The Shakespeare Conference: SHK 23.126 Thursday, 22 March 2012
Date: March 21, 2012 8:21:17 PM EDT
Subject: Recent Entries in Lexicons of Early Modern English
Lexicons of Early Modern English - Word of the day
Glossator, or Glossographer, he that makes a Glosse or Comment to interpret the hard meaning of words or things. Edward Phillips, The New World of English Words (1598)
Locating historical references and accessing manuscripts can be difficult with countless hours spent searching for a single text for the sparsest of contributions to your research.
Lexicons of Early Modern English is a growing historical database offering scholars unprecedented access to early books and manuscripts documenting the growth and development of the English language. With more than 580,000 word-entries from 176 monolingual, bilingual, and polyglot dictionaries, lexical encyclopedias, hard-word glossaries, spelling lists, and lexically-valuable treatises surviving in print or manuscript from the Tudor, Stuart, Caroline, Commonwealth, and Restoration periods, LEME sets the standard for modern linguistic research on the English language.
Use Modern Techniques to Research Early Modern English!
- 176 Searchable lexicons
- 122 Fully analyzed lexicons
- 588,721 Total word entries
- 368,372 Fully analyzed word entries
- 60,891 Total English modern headwords
Lexicons recently added to LEME - http://leme.library.utoronto.ca/
Anonymous, Catholicon Anglicum: The Remedy for all Diseases (ca. 1475), an English-Latin dictionary from Lord Monson’s manuscript, reconstructed from a 19th-century Early English Text Society edition. The earliest such lexicon surviving in the language holding some 7,180 word-entries, distinguishes itself by the extensive use of Latin synonyms in explanations.
John Lydgate, The Horse the Ghoos and the Sheep (1477)
William Caxton, French and English (ca. 1480)
Anonymous, The Fromond List of Garden Plants (ca. 1525),a list of about 138 plants associated with Thomas Fourmond / Formond of Carssalton, Surrey (died March 21, 1542/43). The list has nine sections: for a garden, for pottage, for sauce, for the cop, for salad, to still, for savour and beauty, roots, and for an herber.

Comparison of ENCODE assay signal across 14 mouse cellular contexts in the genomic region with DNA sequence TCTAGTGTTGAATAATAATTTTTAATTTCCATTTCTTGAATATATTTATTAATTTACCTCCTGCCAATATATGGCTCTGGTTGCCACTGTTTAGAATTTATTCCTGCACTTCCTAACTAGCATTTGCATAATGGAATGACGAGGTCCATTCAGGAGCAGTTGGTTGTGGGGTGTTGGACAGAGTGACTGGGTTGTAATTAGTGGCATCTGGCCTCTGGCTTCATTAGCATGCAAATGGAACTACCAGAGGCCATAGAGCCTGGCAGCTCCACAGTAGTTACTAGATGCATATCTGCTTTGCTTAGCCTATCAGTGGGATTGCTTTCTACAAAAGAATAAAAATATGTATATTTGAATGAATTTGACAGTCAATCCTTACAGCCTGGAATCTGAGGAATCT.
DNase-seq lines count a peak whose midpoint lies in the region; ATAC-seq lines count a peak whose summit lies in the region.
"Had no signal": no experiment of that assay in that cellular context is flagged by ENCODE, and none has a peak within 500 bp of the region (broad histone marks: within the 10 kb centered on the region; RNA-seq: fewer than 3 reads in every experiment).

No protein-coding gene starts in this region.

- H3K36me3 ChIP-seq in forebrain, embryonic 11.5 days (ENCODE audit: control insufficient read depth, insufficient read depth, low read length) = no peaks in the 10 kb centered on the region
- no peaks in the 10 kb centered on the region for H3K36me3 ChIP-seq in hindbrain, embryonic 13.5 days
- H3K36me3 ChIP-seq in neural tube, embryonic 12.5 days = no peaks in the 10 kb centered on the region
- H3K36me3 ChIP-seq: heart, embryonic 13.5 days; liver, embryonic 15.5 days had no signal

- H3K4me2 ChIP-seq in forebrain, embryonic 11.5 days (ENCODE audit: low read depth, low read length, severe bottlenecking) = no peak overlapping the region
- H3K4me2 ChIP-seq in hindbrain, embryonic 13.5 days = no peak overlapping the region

Niels Hemmingsen, A Postle, or Exposition of the Gospels (1569), a translation of Niel Hemmingsen’s Postilla seu enarratio Evangeliorum (Copenhagen, 1561)
John Florio, Florio his First Fruits (1578), parallel Italian-English dialogues, followed by a brief Italian-English glossary and a grammar
Anonymous, The Academy of Pleasure (1656)
William Lucas, A Catalogue of Seeds, Plants, &c. (ca. 1677) a trade-list in eleven sections: seeds of roots, sallad seeds, potherb seeds, sweet herb seeds, physicall seeds, flower seeds, seeds of evergreen & flowering trees, sorts of pease, beans, &c., seeds to improve land, flower roots, and sorts of choice trees & plants
Peter Levins, Manipulus Vocabulorum (London, 1570), a dictionary of 8,940 English-Latin word-entries, organized by English rhyme-endings (with accentuation). This analyzed text owes much to Huloet (added in 2009) and replaces the simple transcription now in the LEME database.
Coming soon to LEME
Henry Hexham’s Copious English and Netherduytch Dictionarie (English-Dutch; 1647-48)
John Rider’s Bibliotheca Scholastica, an English-Latin dictionary first published by the University of Oxford in 1589.
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